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Birth Matters: a midwife's manifesta (English Edition) Format Kindle
In Birth Matters, Ina May Gaskin, author of Spiritual Midwifery and Ina May’s Guide to Childbirth, reminds us that the ways in which women experience birth have implications for us all. Renewing confidence in a woman’s natural ability to birth provides transformative possibilities for individual families, and for society at large.
Known around the world for her birthing practice’s exemplary low rates of intervention, morbidity and mortality, Ina May Gaskin has gained an international reputation in obstetrics for demonstrating the magic key to safe birth: respect for the natural process. Birth Matters is a spirited manifesta showing us how to trust women, value birth, nurture families, and reconcile modern life with a process as old as our species.
“Ms. Gaskin is a bright light shining into a dark chasm of forgetting... I believe we should do well to hold Gaskin’s writings up among the great philosophical contributions to our time.” Ani DiFranco, from the foreword
“A wonderful book expressing Ina May’s energy and vision.” Sheila Kitzinger, author of Rediscovering Birth
Description du produit
Revue de presse
"Ina May Gaskin is such an important figure in the effort to bring a more kind birthing process back into the mainstream, so check out her book if you'd like to learn more about having a blissful, powerful birthing experience." —Alicia Silverstone, The Kind Life --Ce texte fait référence à l'édition kindle_edition.
Biographie de l'auteur
Détails sur le produit
- ASIN : B004SJEZGY
- Éditeur : Pinter & Martin; 1er édition (17 mars 2011)
- Langue : Anglais
- Taille du fichier : 938 KB
- Synthèse vocale : Activée
- Lecteur d’écran : Pris en charge
- Confort de lecture : Activé
- X-Ray : Non activée
- Word Wise : Activé
- Nombre de pages de l'édition imprimée : 273 pages
- Pagination - ISBN de l'édition imprimée de référence : 1583229272
- Commentaires client :
À propos de l'auteur
Meilleurs commentaires provenant d’autres pays
The first chapters set the subject in its global context, and birth stories are scattered through the text to remind the reader that while these are global, political issues, they have personal, individual impacts.
I have learned about the cultural loss of breastfeeding knowledge, and it makes a sad kind of sense to me to be reading the same description of society's attitude to birth: the loss of skills among health professionals and the consequent loss of positive birth stories. This cycle will be perpetuated and added to, and will spread beyond the US increasingly rapidly, as we lose touch with and confidence in our own bodies.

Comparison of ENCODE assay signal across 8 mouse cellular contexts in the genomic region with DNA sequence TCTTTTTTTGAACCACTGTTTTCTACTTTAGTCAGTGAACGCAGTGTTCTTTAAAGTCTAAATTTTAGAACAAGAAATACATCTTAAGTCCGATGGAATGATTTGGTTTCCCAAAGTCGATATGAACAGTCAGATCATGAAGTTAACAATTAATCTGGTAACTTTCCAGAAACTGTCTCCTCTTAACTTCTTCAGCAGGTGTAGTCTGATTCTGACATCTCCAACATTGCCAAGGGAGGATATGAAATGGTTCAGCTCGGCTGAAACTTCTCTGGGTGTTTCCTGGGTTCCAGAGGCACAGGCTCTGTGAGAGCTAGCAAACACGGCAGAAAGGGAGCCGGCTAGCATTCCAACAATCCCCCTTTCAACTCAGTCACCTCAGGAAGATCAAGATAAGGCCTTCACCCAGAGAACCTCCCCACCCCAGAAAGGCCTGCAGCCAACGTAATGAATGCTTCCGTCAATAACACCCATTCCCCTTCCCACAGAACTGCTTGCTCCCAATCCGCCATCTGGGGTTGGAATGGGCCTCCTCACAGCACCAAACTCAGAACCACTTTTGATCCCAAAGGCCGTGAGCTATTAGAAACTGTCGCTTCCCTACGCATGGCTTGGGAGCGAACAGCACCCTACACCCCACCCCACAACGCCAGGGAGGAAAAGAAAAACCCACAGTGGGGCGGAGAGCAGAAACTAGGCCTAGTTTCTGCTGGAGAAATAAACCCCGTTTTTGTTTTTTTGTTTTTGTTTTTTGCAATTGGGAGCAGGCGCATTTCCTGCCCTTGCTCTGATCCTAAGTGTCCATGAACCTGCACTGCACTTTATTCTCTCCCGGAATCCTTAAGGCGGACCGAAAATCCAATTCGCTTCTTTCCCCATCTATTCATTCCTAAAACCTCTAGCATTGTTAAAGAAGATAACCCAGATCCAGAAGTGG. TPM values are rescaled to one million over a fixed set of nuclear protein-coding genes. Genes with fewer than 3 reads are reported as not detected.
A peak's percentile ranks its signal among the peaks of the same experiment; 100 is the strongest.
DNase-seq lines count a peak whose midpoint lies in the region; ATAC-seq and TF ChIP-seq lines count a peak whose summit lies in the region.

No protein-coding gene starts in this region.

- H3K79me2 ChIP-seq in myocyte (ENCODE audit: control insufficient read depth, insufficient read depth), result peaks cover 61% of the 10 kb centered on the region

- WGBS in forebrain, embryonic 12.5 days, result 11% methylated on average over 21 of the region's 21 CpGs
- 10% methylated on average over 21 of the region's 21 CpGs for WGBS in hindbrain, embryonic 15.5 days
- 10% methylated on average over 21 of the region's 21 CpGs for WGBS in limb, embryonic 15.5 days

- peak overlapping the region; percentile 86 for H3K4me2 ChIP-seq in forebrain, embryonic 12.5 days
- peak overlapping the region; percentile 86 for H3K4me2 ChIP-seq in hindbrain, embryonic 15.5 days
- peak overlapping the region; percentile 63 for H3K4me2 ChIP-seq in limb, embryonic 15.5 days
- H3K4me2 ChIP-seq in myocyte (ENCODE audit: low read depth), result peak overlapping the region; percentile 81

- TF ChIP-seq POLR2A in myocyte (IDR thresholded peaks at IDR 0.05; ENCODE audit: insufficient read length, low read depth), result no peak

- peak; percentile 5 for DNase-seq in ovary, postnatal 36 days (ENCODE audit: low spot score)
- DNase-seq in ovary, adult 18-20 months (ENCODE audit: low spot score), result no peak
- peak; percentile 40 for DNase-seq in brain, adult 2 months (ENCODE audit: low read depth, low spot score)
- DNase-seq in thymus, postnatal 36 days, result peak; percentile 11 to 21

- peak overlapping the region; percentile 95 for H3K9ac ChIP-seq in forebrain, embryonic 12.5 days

Ina May Gaskin discusses the role of feminism in driving an `escape' from pregnancy and motherhood, a push towards equality between men and women instead of a celebration of the important differences between us. Why should power be measured only in masculine terms and defined by the choice NOT to do something? Ina May's positive, empowering feminism offers a far wider range of choices.
` It seemed crazy to me to take on the belief that the human female is the only mammal on earth that is a mistake of nature... it's our minds that sometimes complicate matters for us. (p.23)'
She quotes Simone de Beauvoir describing the pregnant women as inciting fear in children and contempt in young people, ensnared: "life's passive instrument." De Beauvoir, the great feminist intellectual, writes as though she believes what men have said for centuries about women's bodies: that we are disgusting, inefficient, and inferior to men (who cannot, normally, grow or feed babies); and seems unaware that historically speaking, medical men who profit from managing birth have had personal and financial interests in telling women that it is a dangerous and painful process, that requires the presence of a qualified doctor. Again the parallels with the unethical practices of formula manufacturers undermining women's knowledge of and confidence in breastfeeding are clear.
Some of the practices resulting from this basic assumption of women's inferiority and ignorance are barbaric, and many persist in 21st Century western healthcare. The book describes a bleak outlook for maternity care and motherhood in a world where politics and economics are everything. Yet the short-termism of the idea that labouring women must be cured or rescued from themselves costs far more in terms of money, life, and quality of life. How can this be an acceptable situation?
I was struck by the anecdote in which a couple kissed to raise oxytocin levels and aid relaxation and the progress of labour. It helped me to think about the way I talk to antenatal groups about the role of oxytocin in breastfeeding. And also of the way the idea of sex to bring on labour has been reduced to the role of prostaglandin, when everything about it promotes skin contact, eye contact, and a feeling of well-being. In this, I find yet another example of the big picture being reduced to one male-orientated detail.
I was aware that birth in the US was highly medicalised, but the details and the implications of that, as clearly laid out by Ina May Gaskin, are horrifying and depressing. At the same time, the positive birth stories are affirming, empowering tales, a contrasting picture of the good that is possible when women are informed and respected.
didnt like the manifesta at the end though as it was very repetitive.